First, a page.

Owner’s Handbook: Cream of the crops

Light aircraft are trainers, check-runners, news gatherers, ambulances, taxis, tour guides, fire fighters, police patrollers and family haulers. That’s what general aviation is all about.

As aviation enthusiasts, I am sure we all share the same disgust when we hear the uninformed (mainstream media, non-pilots, etc.) make generalizations about aviation that are incorrect. Well, over the past six months, I have gotten an incredibly up-close and personal look into another industry that puts aircraft to work — and hard work, at that. This is the agricultural industry. And I found that my generalized perceptions about agricultural aviation were way off the mark.

Like all modern industries, today’s farmers use technologically advanced methods, equipment and products. These tools assist in providing food and fiber for the world’s growing population and protecting our natural resources. As part of this, aircraft are used to apply crop protection products in a safe, efficient, economical and environmentally friendly manner.

Without crop protection products to control insects, weeds and diseases, crop yields per acre would drop by more than 50%, according to the National Agricultural Aviation Association. It’s more than 1,250 agricultural operator members who accomplish more crop protection in one hour than ground equipment can in a day, the association claims.

The first misnomer is the use of the word “dusting,” because most applications are in liquid form. From its beginnings in 1921, aerial application has evolved into a highly technical industry that, in addition to controlling insects, weeds, and diseases that threaten crops, performs many other vital jobs. Aerial applicators plant seed from the air into flooded rice fields, and they spread rye grass seed in cornfields prior to harvest to prevent soil erosion. They fertilize and add nutrients to soil for healthy crops and forests. They also protect human health by controlling flies and mosquitoes.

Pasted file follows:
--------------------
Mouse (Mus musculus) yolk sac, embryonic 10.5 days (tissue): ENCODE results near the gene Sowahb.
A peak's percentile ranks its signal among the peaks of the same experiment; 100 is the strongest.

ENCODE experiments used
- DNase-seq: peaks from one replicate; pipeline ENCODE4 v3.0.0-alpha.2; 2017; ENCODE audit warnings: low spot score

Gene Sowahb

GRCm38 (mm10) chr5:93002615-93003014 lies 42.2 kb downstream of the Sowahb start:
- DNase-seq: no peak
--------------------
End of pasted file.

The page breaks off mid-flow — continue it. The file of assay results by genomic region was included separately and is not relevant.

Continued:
One of the major misimpressions I had was of the equipment these operators flew. The majority of the ag operators now fly airplanes and helicopters with turbine engines. Not really having paid attention to the agricultural aspect of general aviation, my image of ag flying was one held over from my days with Cessna in the ’70s, of piston-powered Agwagons and Agtrucks. It is now common to see ag operators flying turbine airplanes with values pushing $1 million when brand new.

The nature of the aerial application business was far more high-tech than I had anticipated. The images of salty dog pilots doing low-level aerobatics, buzzing fields and dropping their loads was only minimally close to reality — “close” in that these pilots work it hard in their turns to get out, turned around and back on the field for another pass. It’s aggressive flying, to be sure, but just getting “close” for the pilot is not good enough anymore.

First, they have to be absolutely on target for each pass. GPS is a big player in this. Today’s ag aircraft are equipped with special GPS-based equipment that actually has the field loaded into it, and each pass is represented by an icon on the pilot’s screen. Additionally, there is a large box that actually sits outside the cockpit on the forward part of the cowling. In this box is a light-bar setup that the pilot follows to fly each pass perfectly on line.